Kenney and Andy Fellows, the former mayor of College Park, Maryland are creating connections between the University of Maryland and communities in Prince George’s County, Maryland.| Credit: Allison Baer.
“Working with local and regional stakeholders takes time and requires realistic expectations,” says Melissa Kenney. As an assistant research professor in environmental decision support science at the University of Maryland, Kenney is building relationships with municipalities in the Chesapeake Bay watershed. This is helping her craft research that’s relevant to local stakeholders, and allowing her to test decision-making tools and processes on-the-ground. She emphasizes that communities need scientists who are available to answer questions related to science-based problems and solutions, including potential climate impacts. Kenney acknowledges that this level of engagement requires a sustained commitment from researchers to building these long-term relationships, but it helps ensure science has a seat at the policymaking table.
With funding from Maryland Sea Grant, a program funded by the National Oceanic and Atmospheric Administration (NOAA) and the State of Maryland, Kenney has launched a “listening tour” to understand the scientific needs of regional and local decision-makers related to increasing resilience to climate change. “The Chesapeake Bay region has well-established networks of federal and state agencies, community organizations and local governments working to save the Bay. The opportunity now is to better incorporate climate impacts into current decisions, so that adaptation isn’t an additional requirement -- it’s part of making good decisions.”
As one of the first “learning together” projects, Kenney is working with Andy Fellows, the former mayor of College Park, Maryland (now affiliated with the University of Maryland iSchool and the National Center for Smart Growth). Together they mentored undergraduate students who synthesized the science and researched solutions about urban stormwater management in Prince George’s County. Kenney sees these projects as a step toward better integration of the university and the surrounding communities.
The AAAS Leshner Leadership Institute Public Engagement Fellowship is helping scientists like Kenney think of public engagement in different ways. She notes that AAAS fellowships (she was also a AAAS Science and Technology Policy Fellow) “give you a more nuanced understanding of your audience.” To influence policy, Kenney says scientists need to understand the problems and objectives of decision-makers, so they can assess and translate the science to be relevant to them.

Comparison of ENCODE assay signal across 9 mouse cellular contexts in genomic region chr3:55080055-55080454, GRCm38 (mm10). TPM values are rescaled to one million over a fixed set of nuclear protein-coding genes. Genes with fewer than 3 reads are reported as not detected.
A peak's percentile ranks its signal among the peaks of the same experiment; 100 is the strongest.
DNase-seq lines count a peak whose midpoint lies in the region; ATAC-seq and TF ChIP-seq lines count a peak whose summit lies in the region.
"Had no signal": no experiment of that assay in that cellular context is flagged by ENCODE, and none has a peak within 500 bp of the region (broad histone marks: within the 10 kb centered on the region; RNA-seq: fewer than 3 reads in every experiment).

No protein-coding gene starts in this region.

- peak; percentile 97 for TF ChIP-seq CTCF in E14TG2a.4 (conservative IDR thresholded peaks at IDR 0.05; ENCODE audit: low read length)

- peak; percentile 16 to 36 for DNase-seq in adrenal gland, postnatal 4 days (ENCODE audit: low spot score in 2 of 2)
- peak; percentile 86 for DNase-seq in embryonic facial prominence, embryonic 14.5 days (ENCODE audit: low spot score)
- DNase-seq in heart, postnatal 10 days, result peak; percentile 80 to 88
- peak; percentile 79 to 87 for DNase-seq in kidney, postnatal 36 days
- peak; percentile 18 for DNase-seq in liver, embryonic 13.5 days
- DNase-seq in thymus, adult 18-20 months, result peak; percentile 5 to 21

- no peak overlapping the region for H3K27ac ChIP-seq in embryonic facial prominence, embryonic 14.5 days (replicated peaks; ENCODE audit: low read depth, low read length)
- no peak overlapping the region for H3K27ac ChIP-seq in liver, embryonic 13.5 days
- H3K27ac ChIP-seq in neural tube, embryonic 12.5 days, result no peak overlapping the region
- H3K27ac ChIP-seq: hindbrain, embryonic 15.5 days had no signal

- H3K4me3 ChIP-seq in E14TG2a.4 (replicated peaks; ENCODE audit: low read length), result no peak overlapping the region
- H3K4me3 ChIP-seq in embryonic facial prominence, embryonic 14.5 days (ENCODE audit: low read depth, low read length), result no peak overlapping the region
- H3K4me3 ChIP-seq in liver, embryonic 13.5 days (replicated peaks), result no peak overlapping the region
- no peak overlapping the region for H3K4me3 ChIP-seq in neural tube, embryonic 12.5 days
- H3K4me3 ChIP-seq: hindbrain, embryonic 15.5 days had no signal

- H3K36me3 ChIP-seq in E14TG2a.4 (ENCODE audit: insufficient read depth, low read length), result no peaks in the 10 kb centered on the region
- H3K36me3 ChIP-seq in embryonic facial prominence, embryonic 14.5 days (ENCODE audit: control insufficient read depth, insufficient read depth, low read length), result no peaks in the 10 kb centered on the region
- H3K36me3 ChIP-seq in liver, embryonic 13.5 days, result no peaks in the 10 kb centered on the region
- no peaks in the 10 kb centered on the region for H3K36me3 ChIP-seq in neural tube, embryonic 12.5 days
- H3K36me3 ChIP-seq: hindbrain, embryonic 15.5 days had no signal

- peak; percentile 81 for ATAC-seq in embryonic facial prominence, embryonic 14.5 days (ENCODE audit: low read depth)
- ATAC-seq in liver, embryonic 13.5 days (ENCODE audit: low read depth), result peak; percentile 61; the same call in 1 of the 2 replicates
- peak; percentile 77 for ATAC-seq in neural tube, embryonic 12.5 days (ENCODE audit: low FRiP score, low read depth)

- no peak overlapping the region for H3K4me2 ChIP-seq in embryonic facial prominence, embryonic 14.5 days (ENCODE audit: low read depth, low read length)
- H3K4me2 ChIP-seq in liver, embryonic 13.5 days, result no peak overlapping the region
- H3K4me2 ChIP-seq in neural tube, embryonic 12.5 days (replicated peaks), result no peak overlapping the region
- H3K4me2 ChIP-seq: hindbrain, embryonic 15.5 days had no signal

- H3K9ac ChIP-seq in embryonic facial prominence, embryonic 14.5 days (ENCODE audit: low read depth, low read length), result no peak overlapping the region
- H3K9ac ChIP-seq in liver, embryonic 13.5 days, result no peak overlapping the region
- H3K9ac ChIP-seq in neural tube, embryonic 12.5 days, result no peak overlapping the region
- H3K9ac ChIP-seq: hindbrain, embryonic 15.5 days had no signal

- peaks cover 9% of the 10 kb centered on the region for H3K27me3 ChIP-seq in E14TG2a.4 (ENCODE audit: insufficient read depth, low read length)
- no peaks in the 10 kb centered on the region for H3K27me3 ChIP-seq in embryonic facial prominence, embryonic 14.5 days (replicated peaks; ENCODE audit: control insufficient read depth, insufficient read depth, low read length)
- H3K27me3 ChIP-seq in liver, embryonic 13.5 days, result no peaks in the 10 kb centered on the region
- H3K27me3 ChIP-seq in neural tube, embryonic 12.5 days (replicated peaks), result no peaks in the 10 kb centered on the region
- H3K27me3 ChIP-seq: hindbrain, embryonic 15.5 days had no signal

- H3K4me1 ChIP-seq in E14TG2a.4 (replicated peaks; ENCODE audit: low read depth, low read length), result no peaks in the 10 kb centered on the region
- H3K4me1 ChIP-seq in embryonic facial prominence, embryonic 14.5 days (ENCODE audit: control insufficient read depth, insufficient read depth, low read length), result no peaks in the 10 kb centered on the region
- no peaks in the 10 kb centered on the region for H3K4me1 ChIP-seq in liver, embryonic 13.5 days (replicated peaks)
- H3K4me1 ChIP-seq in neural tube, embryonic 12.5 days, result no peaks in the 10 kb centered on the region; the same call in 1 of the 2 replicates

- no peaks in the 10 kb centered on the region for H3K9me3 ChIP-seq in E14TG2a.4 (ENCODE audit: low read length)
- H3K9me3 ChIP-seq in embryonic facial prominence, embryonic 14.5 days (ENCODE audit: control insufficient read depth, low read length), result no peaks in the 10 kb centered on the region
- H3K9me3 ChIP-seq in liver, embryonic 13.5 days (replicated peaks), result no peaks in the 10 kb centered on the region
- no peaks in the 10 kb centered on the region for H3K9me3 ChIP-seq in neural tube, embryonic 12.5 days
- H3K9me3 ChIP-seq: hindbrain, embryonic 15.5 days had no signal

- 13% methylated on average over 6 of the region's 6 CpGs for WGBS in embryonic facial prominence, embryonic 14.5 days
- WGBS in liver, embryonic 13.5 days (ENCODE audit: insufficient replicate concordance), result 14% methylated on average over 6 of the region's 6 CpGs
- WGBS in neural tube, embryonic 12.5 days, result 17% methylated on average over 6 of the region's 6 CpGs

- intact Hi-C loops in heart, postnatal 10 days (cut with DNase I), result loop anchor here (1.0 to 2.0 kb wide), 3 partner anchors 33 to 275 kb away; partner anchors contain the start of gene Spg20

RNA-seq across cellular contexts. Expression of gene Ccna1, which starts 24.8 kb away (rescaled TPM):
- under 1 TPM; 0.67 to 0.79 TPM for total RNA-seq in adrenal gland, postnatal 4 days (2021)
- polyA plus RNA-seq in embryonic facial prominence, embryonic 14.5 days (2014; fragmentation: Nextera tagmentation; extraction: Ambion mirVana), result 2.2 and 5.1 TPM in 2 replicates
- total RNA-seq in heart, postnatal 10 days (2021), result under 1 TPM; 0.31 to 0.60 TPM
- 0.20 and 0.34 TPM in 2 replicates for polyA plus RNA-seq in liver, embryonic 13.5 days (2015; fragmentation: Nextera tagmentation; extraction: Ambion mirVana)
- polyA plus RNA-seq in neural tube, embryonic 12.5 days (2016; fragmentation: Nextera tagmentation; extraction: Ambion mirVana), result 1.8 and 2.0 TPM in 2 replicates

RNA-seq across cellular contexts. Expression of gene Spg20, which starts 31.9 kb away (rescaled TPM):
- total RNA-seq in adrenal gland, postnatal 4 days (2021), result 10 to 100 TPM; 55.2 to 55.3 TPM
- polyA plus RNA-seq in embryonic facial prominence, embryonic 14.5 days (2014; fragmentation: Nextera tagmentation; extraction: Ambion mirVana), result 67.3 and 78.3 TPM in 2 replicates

Leshner Leadership fellows focus both on their own personal public engagement efforts, as well as on institutional change – advocating and building support for other scientists to do public engagement. Toward the latter goal, Kenney coordinated with several other Leshner fellows to write an editorial for the Ecological Society of America’s Frontiers in Ecology and the Environment, “Engagement 2.0: increasing our collective impact,” which was published in October 2016. Kenney and several other fellows, Jeff Dukes, Jessica Hellmann and Karen Lips, also organized activities at the Ecological Society of America’s annual meeting in August 2017: an “Ignite” session about public engagement and a workshop based on the AAAS Center for Public Engagement with Science and Technology’s Communicating Science workshops. In March, Kenney and Lips also participated in a AAAS Facebook Live chat about science communication. Collectively, by sharing a diversity of engagement options and building capacity in professional societies, Kenney aims to create institutional support for more scientists to include engagement as part of their research programs.
Time spent on public engagement may initially take away time from writing grant proposals or near-term research priorities, but Kenney expects to “plant the seeds of long-term collaboration and grow a network of scientists who want to engage the public.”
The AAAS Leshner Leadership Institute was founded in 2015 and operates through philanthropic gifts in honor of CEO Emeritus Alan I. Leshner. Each year the Institute provides public engagement training and support to 15 mid-career scientists from an area of research at the nexus of science and society.